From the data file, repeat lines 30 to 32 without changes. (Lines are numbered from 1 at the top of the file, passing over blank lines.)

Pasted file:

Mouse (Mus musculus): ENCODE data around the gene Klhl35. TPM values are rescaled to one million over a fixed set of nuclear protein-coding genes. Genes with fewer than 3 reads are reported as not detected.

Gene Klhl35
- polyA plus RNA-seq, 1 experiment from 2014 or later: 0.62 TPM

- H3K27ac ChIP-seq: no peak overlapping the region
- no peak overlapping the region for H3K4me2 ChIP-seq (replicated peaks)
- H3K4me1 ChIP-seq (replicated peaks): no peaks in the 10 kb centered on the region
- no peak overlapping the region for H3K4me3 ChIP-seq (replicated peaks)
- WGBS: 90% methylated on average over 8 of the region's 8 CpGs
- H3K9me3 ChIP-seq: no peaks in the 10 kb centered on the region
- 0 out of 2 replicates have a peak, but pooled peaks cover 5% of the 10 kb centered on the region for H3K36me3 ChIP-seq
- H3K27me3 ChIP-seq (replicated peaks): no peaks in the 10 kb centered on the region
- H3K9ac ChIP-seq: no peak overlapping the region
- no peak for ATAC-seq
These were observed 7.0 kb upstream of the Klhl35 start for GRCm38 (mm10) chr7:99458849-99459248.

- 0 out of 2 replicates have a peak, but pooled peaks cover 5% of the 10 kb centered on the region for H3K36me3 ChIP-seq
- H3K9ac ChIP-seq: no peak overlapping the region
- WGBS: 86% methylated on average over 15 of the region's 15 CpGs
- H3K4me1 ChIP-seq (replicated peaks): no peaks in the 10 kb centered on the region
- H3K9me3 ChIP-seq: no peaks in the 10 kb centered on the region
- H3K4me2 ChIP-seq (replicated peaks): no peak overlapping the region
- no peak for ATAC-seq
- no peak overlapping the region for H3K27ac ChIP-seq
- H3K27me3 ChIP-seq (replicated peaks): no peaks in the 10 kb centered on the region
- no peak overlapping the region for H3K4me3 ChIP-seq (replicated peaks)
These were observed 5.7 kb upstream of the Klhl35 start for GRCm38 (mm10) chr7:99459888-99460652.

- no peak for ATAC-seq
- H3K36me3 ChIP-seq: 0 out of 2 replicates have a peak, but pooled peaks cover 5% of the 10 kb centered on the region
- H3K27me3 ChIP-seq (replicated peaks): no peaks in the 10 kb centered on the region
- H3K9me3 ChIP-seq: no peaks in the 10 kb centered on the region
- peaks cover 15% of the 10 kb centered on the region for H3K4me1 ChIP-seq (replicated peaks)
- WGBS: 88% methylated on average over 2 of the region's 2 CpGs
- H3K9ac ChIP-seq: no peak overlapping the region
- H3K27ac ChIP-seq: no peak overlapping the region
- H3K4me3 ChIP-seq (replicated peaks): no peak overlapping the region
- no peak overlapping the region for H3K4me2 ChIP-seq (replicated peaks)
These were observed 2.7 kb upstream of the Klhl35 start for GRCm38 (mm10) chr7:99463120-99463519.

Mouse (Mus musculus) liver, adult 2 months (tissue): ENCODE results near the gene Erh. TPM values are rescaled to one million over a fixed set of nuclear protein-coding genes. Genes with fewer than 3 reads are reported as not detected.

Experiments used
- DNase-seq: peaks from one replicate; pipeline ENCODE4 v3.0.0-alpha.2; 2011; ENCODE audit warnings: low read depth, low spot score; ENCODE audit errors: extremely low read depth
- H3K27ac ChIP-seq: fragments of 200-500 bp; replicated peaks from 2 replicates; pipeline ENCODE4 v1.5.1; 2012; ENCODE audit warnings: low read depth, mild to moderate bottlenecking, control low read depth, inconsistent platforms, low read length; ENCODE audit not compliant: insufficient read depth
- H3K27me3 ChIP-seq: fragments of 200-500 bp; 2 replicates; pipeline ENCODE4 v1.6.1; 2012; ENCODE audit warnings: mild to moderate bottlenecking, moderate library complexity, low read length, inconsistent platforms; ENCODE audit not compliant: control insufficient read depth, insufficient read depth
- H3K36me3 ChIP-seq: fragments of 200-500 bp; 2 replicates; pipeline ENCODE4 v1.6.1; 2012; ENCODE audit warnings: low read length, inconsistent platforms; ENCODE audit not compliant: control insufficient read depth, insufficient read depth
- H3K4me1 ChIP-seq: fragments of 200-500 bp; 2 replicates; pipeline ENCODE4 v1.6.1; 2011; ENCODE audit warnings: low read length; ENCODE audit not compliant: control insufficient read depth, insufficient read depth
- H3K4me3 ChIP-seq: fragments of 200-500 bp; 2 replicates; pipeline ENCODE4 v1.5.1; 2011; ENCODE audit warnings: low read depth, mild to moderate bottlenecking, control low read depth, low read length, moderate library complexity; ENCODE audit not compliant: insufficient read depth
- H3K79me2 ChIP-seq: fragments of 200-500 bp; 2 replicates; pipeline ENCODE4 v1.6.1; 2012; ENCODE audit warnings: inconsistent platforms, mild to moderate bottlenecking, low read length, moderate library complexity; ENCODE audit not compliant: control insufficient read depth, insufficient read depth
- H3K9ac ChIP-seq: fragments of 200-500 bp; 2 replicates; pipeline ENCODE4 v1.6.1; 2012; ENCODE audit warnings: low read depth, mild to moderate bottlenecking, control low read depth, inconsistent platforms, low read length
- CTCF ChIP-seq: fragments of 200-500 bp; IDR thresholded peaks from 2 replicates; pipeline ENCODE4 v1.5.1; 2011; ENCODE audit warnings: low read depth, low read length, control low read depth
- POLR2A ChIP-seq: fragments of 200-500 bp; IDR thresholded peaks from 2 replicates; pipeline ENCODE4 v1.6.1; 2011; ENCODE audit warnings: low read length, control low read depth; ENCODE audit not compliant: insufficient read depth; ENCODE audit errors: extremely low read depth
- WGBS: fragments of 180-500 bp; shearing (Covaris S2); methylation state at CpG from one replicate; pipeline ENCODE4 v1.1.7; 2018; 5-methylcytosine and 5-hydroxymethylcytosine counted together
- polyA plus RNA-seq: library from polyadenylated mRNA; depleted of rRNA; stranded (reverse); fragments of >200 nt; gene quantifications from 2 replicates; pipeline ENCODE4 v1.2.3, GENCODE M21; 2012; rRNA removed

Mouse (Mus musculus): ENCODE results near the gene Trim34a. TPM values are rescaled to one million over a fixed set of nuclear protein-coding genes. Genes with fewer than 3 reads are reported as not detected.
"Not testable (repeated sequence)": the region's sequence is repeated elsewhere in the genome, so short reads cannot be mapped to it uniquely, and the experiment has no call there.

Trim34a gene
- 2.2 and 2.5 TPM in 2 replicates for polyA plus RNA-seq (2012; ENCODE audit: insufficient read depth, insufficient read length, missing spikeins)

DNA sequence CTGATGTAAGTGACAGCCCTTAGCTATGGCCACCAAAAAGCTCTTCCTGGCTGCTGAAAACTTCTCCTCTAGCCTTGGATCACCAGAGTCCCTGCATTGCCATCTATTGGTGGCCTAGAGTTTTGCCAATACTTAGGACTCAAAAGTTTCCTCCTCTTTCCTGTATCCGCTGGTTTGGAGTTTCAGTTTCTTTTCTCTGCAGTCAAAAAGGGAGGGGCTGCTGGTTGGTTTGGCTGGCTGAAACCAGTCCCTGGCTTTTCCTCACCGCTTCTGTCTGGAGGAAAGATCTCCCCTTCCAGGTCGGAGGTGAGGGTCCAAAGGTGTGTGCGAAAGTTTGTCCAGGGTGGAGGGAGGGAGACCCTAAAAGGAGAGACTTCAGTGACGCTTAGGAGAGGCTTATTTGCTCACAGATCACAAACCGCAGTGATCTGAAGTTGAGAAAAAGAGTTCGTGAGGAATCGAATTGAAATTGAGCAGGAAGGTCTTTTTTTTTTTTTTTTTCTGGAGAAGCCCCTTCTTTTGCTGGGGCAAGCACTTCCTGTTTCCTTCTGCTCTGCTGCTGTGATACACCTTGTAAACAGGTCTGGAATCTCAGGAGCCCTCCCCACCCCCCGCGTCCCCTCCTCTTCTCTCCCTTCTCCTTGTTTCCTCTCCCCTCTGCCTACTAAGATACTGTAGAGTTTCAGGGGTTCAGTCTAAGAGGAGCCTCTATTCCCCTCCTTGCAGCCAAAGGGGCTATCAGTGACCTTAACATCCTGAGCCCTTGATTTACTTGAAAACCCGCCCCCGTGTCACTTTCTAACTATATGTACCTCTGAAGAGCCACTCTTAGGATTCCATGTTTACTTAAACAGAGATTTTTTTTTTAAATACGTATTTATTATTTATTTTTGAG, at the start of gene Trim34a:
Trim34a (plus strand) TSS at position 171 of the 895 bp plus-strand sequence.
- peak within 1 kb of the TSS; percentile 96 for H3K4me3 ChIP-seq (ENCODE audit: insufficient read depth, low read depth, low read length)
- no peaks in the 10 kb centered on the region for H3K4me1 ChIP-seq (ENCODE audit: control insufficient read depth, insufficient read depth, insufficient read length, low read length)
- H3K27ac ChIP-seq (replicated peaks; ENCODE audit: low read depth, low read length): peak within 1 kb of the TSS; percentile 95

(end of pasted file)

- peaks cover 15% of the 10 kb centered on the region for H3K4me1 ChIP-seq (replicated peaks)
- WGBS: 88% methylated on average over 2 of the region's 2 CpGs
- H3K9ac ChIP-seq: no peak overlapping the region